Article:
Chapter 4 Summary
Prosper wakes up to see a slender, masked boy sneaking into the theater. It is the Thief Lord, dressed as always in an old-fashioned bird mask, high-heeled boots, and a long black coat. He cannot be older than twelve or thirteen, but he always pretends to be grown up. Everyone gets up to say hello.
Scipio announces that he has completed a new raid, and he shows off a newspaper article about a break-in at a wealthy home known as the Palazzo Contarini. Everyone is impressed that Scipio managed to steal from such a rich place, but Mosca and Riccio are also disappointed. They have been keeping watch at a different house, thinking Scipio planned to rob that one. Scipio tells them that his opportunity at the Palazzo Contarini was perfect, and he will raid the other house some other time.
The Thief Lord tells the others all about his raid. He claims that the lady of the house woke up just as he stole a medallion off a table by her bed, but he managed to get away just as she raised the alarm. He shows them a bag of loot that contains some spoons, a magnifying glass, and a pair of golden tongs. Riccio asks if the tongs are for nose hairs, and Scipio makes fun of him for not knowing a pair of sugar tongs when he sees one. Hornet, who hates it when Scipio acts so condescending, leaps to Riccio’s defense and makes Scipio apologize.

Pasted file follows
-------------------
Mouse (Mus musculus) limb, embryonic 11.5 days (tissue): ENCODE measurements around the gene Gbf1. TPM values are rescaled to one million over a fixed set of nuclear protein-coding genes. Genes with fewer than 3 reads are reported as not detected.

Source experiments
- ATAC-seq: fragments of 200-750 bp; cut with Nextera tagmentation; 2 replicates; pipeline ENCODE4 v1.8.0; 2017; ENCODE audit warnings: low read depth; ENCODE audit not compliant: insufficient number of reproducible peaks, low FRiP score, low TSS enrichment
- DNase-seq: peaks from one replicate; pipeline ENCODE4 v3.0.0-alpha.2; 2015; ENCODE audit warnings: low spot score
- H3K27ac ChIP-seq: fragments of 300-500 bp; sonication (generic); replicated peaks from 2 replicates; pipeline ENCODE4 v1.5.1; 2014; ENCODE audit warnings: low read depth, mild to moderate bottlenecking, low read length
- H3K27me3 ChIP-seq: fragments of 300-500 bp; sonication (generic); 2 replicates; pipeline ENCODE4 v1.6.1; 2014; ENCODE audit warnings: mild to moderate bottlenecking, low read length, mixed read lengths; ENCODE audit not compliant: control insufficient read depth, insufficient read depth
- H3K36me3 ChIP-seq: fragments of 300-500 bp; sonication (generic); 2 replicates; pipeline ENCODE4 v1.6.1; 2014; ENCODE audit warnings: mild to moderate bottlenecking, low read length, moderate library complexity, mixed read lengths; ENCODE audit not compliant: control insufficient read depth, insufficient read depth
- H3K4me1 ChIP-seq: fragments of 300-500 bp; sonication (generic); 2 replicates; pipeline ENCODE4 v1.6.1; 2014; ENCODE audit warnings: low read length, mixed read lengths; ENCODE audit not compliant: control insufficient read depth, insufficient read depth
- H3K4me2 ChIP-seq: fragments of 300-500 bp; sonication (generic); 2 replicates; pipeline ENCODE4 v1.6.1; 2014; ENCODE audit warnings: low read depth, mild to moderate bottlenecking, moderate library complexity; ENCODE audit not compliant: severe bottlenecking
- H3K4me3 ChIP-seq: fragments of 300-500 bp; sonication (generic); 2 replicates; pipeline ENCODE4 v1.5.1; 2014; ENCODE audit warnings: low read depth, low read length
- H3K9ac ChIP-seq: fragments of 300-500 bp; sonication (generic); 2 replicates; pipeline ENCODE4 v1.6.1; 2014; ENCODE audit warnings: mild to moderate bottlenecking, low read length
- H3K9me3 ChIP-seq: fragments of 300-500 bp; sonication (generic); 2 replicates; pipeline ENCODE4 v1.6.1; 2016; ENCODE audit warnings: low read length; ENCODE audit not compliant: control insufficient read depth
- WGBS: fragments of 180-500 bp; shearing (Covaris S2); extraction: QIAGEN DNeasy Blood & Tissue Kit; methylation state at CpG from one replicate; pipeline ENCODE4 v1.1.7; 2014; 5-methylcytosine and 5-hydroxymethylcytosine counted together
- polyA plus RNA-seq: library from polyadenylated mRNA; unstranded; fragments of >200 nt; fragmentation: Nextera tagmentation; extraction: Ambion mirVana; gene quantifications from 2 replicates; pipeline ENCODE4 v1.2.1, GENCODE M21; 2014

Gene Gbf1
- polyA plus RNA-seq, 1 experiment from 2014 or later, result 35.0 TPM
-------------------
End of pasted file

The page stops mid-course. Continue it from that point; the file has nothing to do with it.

Scipio tells the kids to demand a good price for his loot. They always sell their stolen goods to a man named Barbarossa, who is the only junk dealer in town willing to buy from kids. He usually intimidates Hornet and Mosca into accepting prices they know are far below the worth of the objects they sell, but nobody knows how to make him pay more. When Bo hears this, he says eagerly that Prosper is good at bargaining. Prosper objects, but Scipio tells him to take charge of the negotiations. Scipio says the goods are worth two hundred thousand lire—a huge sum in the eyes of the children—but Prosper thinks they can get much more.
Scipio turns to leave, but he says he will return tomorrow to find out how much money Barbarossa paid. Almost as an afterthought, he adds that he has brought the children two little kittens. He claims someone was planning to drown them in a canal, and he asks Bo to take care of them.